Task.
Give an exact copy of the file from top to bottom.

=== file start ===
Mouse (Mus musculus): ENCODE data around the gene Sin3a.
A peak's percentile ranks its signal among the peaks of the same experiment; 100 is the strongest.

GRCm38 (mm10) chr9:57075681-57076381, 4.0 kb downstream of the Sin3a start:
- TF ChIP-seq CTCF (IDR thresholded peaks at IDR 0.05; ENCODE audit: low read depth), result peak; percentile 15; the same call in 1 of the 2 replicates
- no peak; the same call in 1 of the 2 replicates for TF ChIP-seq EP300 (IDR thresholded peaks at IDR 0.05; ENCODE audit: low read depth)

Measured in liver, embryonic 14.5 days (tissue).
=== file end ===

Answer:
Mouse (Mus musculus): ENCODE data around the gene Sin3a.
A peak's percentile ranks its signal among the peaks of the same experiment; 100 is the strongest.

GRCm38 (mm10) chr9:57075681-57076381, 4.0 kb downstream of the Sin3a start:
- TF ChIP-seq CTCF (IDR thresholded peaks at IDR 0.05; ENCODE audit: low read depth), result peak; percentile 15; the same call in 1 of the 2 replicates
- no peak; the same call in 1 of the 2 replicates for TF ChIP-seq EP300 (IDR thresholded peaks at IDR 0.05; ENCODE audit: low read depth)

Measured in liver, embryonic 14.5 days (tissue).